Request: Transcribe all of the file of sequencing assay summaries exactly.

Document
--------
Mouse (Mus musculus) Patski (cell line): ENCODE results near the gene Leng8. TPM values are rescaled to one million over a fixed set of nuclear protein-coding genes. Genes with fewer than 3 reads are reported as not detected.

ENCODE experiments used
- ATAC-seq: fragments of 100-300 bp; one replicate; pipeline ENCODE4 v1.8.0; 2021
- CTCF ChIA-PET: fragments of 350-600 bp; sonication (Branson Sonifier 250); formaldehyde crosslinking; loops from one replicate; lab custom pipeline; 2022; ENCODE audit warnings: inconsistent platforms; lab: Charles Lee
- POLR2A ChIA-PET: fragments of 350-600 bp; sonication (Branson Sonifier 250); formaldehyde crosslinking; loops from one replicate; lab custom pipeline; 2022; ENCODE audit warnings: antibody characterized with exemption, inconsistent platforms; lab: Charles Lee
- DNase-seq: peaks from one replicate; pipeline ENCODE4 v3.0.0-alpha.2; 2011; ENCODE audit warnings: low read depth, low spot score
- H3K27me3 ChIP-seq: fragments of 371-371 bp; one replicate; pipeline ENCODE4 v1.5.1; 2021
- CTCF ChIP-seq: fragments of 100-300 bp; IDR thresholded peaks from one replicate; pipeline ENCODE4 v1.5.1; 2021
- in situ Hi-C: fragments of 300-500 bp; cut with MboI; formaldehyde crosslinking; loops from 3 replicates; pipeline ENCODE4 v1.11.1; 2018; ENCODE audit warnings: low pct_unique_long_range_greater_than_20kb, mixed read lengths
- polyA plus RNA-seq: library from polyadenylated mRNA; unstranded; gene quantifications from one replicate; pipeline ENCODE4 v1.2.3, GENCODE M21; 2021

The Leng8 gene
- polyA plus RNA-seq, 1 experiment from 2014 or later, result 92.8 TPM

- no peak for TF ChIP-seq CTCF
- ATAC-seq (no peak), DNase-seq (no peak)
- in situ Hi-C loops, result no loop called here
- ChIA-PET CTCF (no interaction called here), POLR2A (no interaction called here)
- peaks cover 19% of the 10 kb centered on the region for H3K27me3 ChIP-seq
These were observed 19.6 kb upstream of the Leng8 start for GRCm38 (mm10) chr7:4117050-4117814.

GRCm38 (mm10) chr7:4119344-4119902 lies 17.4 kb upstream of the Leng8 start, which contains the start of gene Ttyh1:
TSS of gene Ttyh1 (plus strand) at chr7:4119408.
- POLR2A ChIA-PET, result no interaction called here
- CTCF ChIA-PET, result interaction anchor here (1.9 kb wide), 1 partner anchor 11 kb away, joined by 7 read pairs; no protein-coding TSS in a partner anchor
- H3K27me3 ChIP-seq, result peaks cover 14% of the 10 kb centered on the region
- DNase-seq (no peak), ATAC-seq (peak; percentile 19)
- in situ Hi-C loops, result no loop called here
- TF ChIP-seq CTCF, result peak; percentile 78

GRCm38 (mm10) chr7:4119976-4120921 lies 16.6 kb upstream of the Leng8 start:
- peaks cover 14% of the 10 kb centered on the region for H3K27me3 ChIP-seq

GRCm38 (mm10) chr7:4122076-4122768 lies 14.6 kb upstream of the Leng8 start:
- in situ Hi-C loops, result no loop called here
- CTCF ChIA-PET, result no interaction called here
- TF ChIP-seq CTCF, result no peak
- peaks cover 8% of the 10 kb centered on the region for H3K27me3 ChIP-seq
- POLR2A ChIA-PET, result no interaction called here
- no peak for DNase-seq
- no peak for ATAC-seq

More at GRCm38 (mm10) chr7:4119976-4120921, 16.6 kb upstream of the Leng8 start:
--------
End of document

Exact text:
Mouse (Mus musculus) Patski (cell line): ENCODE results near the gene Leng8. TPM values are rescaled to one million over a fixed set of nuclear protein-coding genes. Genes with fewer than 3 reads are reported as not detected.

ENCODE experiments used
- ATAC-seq: fragments of 100-300 bp; one replicate; pipeline ENCODE4 v1.8.0; 2021
- CTCF ChIA-PET: fragments of 350-600 bp; sonication (Branson Sonifier 250); formaldehyde crosslinking; loops from one replicate; lab custom pipeline; 2022; ENCODE audit warnings: inconsistent platforms; lab: Charles Lee
- POLR2A ChIA-PET: fragments of 350-600 bp; sonication (Branson Sonifier 250); formaldehyde crosslinking; loops from one replicate; lab custom pipeline; 2022; ENCODE audit warnings: antibody characterized with exemption, inconsistent platforms; lab: Charles Lee
- DNase-seq: peaks from one replicate; pipeline ENCODE4 v3.0.0-alpha.2; 2011; ENCODE audit warnings: low read depth, low spot score
- H3K27me3 ChIP-seq: fragments of 371-371 bp; one replicate; pipeline ENCODE4 v1.5.1; 2021
- CTCF ChIP-seq: fragments of 100-300 bp; IDR thresholded peaks from one replicate; pipeline ENCODE4 v1.5.1; 2021
- in situ Hi-C: fragments of 300-500 bp; cut with MboI; formaldehyde crosslinking; loops from 3 replicates; pipeline ENCODE4 v1.11.1; 2018; ENCODE audit warnings: low pct_unique_long_range_greater_than_20kb, mixed read lengths
- polyA plus RNA-seq: library from polyadenylated mRNA; unstranded; gene quantifications from one replicate; pipeline ENCODE4 v1.2.3, GENCODE M21; 2021

The Leng8 gene
- polyA plus RNA-seq, 1 experiment from 2014 or later, result 92.8 TPM

- no peak for TF ChIP-seq CTCF
- ATAC-seq (no peak), DNase-seq (no peak)
- in situ Hi-C loops, result no loop called here
- ChIA-PET CTCF (no interaction called here), POLR2A (no interaction called here)
- peaks cover 19% of the 10 kb centered on the region for H3K27me3 ChIP-seq
These were observed 19.6 kb upstream of the Leng8 start for GRCm38 (mm10) chr7:4117050-4117814.

GRCm38 (mm10) chr7:4119344-4119902 lies 17.4 kb upstream of the Leng8 start, which contains the start of gene Ttyh1:
TSS of gene Ttyh1 (plus strand) at chr7:4119408.
- POLR2A ChIA-PET, result no interaction called here
- CTCF ChIA-PET, result interaction anchor here (1.9 kb wide), 1 partner anchor 11 kb away, joined by 7 read pairs; no protein-coding TSS in a partner anchor
- H3K27me3 ChIP-seq, result peaks cover 14% of the 10 kb centered on the region
- DNase-seq (no peak), ATAC-seq (peak; percentile 19)
- in situ Hi-C loops, result no loop called here
- TF ChIP-seq CTCF, result peak; percentile 78

GRCm38 (mm10) chr7:4119976-4120921 lies 16.6 kb upstream of the Leng8 start:
- peaks cover 14% of the 10 kb centered on the region for H3K27me3 ChIP-seq

GRCm38 (mm10) chr7:4122076-4122768 lies 14.6 kb upstream of the Leng8 start:
- in situ Hi-C loops, result no loop called here
- CTCF ChIA-PET, result no interaction called here
- TF ChIP-seq CTCF, result no peak
- peaks cover 8% of the 10 kb centered on the region for H3K27me3 ChIP-seq
- POLR2A ChIA-PET, result no interaction called here
- no peak for DNase-seq
- no peak for ATAC-seq

More at GRCm38 (mm10) chr7:4119976-4120921, 16.6 kb upstream of the Leng8 start: